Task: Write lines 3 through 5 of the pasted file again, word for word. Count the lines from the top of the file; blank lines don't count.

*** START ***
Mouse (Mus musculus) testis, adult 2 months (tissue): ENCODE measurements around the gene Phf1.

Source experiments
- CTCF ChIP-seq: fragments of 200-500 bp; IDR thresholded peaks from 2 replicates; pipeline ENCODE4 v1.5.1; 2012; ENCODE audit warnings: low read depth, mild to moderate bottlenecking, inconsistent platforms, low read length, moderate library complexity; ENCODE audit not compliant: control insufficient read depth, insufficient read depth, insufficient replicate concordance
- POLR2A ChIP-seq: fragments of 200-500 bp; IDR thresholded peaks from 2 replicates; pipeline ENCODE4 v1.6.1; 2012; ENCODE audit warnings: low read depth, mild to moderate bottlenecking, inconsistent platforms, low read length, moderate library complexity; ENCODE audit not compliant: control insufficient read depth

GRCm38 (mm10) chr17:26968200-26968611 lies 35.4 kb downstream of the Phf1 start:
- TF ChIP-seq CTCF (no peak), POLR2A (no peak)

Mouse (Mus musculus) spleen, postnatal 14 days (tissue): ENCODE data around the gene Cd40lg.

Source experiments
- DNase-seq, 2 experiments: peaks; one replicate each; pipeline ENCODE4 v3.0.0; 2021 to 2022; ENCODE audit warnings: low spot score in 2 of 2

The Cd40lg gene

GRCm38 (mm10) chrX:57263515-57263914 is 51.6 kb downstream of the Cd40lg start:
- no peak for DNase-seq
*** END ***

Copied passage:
- CTCF ChIP-seq: fragments of 200-500 bp; IDR thresholded peaks from 2 replicates; pipeline ENCODE4 v1.5.1; 2012; ENCODE audit warnings: low read depth, mild to moderate bottlenecking, inconsistent platforms, low read length, moderate library complexity; ENCODE audit not compliant: control insufficient read depth, insufficient read depth, insufficient replicate concordance
- POLR2A ChIP-seq: fragments of 200-500 bp; IDR thresholded peaks from 2 replicates; pipeline ENCODE4 v1.6.1; 2012; ENCODE audit warnings: low read depth, mild to moderate bottlenecking, inconsistent platforms, low read length, moderate library complexity; ENCODE audit not compliant: control insufficient read depth

GRCm38 (mm10) chr17:26968200-26968611 lies 35.4 kb downstream of the Phf1 start: